MS - Horses - Slaughter (Chapter 33. Meat, Meat-Food and Poultry Regulation and Inspection) Miss. Code Ann. § 75-33-3

Construes the phrase "unfit for human consumption" in the very broad Mississippi Meat Inspection Act of 1960 to apply to horse meat and meat-food products.   

MD - Equine Transport - Subtitle 9. Transporting Horses. MD Code, Agriculture §§ 3-901 - 903

This Maryland section provides the requirements for transporting horses. The law states that "[a] person may not transport a horse in a vehicle that is not designed and constructed in a manner that at all times protects the health and well-being of the horse being transported." Of importance is the provision that limits the vehicle used to transport the horses to one level (e.g., no double-deck trailers are allowed). Violation of the law incurs a civil penalty in the amount of $500 per horse for the first offense and $1,000 for each subsequent offense.

MI - Equine Liability - Chapter 691. Judiciary. Equine Activity Liability Act MCLA 691.1661 - 1667 This act stipulates that an equine sponsor or professional, or any other person, is immune from liability for the death or injury of a participant, which resulted from the inherent risks of equine activities. However, there are exceptions to this rule: a person will be held liable for injuries if he or she commits a negligent act or omission that results in the proximate cause of injury or death, and if he or she fails to make reasonable and prudent efforts in ensuring the safety of the participant. In addition, a person will also be held liable for the injury of an equine activity participant if he or she is injured on the land or at a facility due to a dangerous latent condition of which was known to the equine sponsor, professional or other person.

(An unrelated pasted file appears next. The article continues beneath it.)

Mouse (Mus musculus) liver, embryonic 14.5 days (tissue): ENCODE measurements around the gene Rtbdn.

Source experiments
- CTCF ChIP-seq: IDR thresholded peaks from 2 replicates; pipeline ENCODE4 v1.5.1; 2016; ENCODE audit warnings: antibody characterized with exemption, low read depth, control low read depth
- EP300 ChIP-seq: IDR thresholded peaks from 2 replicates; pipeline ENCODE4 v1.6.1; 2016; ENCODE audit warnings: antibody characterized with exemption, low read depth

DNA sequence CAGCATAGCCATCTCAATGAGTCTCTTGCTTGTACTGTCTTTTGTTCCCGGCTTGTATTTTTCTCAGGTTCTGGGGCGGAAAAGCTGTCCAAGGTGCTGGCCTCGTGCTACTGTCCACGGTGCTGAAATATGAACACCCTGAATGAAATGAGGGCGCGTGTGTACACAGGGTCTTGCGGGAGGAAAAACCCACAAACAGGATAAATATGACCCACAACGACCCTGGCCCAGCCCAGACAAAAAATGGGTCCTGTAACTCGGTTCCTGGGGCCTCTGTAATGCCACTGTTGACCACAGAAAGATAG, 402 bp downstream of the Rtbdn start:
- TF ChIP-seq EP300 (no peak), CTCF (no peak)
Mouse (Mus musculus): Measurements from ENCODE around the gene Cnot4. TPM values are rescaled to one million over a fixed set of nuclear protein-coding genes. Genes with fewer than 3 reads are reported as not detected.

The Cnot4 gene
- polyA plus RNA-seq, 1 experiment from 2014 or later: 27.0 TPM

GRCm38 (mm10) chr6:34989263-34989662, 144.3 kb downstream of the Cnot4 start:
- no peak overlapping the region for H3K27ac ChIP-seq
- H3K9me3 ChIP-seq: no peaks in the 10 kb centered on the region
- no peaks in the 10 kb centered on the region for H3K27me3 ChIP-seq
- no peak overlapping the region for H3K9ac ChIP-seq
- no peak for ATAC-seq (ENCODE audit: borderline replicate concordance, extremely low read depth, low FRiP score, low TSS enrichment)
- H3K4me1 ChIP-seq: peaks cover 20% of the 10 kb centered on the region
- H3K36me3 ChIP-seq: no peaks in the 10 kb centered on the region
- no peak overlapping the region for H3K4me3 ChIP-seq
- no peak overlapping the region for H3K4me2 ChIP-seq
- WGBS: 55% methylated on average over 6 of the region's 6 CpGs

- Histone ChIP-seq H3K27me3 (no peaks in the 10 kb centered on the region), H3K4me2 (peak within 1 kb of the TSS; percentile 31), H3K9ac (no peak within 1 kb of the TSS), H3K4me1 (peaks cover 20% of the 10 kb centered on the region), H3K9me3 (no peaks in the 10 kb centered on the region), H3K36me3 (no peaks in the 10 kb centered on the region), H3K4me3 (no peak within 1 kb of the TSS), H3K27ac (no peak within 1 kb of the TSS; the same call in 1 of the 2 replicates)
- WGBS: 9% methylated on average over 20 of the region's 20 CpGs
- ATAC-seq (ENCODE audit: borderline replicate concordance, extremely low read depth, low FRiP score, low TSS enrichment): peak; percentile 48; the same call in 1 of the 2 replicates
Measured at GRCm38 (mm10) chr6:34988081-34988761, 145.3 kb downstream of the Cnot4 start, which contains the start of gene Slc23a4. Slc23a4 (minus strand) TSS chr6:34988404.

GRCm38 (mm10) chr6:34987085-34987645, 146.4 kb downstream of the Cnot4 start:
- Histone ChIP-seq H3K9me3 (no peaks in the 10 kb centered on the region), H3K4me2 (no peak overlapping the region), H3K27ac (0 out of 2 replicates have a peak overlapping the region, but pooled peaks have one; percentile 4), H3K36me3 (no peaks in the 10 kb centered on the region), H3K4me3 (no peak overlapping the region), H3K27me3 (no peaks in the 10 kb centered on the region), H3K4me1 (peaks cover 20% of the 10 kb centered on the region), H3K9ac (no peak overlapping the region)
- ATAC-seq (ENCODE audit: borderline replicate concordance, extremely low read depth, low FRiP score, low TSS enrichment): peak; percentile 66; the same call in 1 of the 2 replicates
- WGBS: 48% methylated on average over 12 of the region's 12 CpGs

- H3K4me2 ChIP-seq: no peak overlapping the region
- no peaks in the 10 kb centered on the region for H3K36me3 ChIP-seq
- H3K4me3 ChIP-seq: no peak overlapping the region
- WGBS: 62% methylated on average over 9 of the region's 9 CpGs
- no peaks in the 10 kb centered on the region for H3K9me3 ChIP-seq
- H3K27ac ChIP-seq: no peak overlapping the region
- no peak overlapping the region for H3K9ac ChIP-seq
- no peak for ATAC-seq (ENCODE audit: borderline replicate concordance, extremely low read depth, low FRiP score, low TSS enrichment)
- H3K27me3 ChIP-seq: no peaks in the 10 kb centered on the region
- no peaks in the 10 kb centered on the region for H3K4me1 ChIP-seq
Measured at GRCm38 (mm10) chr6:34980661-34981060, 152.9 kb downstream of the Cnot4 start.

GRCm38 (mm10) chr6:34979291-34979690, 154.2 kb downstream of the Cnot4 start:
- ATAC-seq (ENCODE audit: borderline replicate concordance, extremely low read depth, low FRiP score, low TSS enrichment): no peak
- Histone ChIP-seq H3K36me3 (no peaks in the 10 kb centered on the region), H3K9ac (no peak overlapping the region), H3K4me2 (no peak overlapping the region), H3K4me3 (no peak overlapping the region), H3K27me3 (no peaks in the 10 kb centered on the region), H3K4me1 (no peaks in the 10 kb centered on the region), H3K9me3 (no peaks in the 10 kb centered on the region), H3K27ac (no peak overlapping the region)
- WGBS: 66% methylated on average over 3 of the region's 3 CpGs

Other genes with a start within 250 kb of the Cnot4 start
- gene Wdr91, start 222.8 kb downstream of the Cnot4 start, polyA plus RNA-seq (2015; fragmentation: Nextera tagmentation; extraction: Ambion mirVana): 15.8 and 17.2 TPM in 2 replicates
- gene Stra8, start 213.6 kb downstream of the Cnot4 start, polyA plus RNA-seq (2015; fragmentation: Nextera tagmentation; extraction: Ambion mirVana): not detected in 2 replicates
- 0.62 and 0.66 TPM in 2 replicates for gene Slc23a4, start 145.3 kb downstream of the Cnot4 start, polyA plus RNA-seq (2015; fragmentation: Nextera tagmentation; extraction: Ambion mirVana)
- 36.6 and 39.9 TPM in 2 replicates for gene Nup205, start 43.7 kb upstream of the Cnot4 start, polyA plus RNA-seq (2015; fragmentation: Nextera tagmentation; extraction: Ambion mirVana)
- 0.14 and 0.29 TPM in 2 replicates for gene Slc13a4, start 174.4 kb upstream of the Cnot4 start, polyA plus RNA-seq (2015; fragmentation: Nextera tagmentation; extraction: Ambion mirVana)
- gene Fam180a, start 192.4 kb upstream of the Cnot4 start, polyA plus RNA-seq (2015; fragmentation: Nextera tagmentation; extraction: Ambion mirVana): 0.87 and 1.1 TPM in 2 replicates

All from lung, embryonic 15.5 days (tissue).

NY - Racing - § 220. Licenses for participants and employees at race meetings McKinney's Racing, Pari Mutuel Wagering and Breeding Law § 220

The state racing and wagering board issues licenses to owners, trainers, assistant trainers and jockeys, jockey agents, and stable employees for horse races, including steeplechases.

NY - Equine Activity - Article18-B. Safety in Agricultural Tourism McKinney's General Obligations Law § 18-301 - 303 This 2017 New York set of laws is known as the “safety in agricultural tourism act." The activities defined as agricultural tourism are broad, and include equine therapy, u-pick Christmas trees, touring farms, and hunting on farms. The act requires that operators of agricultural tourism areas post at every point of sale or distribution of tickets a conspicuous “Warning to Visitors” relative to the inherent risks of participating in activities on working farms and to provide written information based on requirements from the commissioner of agriculture. Owners and operators of agricultural tourism areas shall not be liable for an injury to or death of a visitor if the provisions of this subdivision are complied with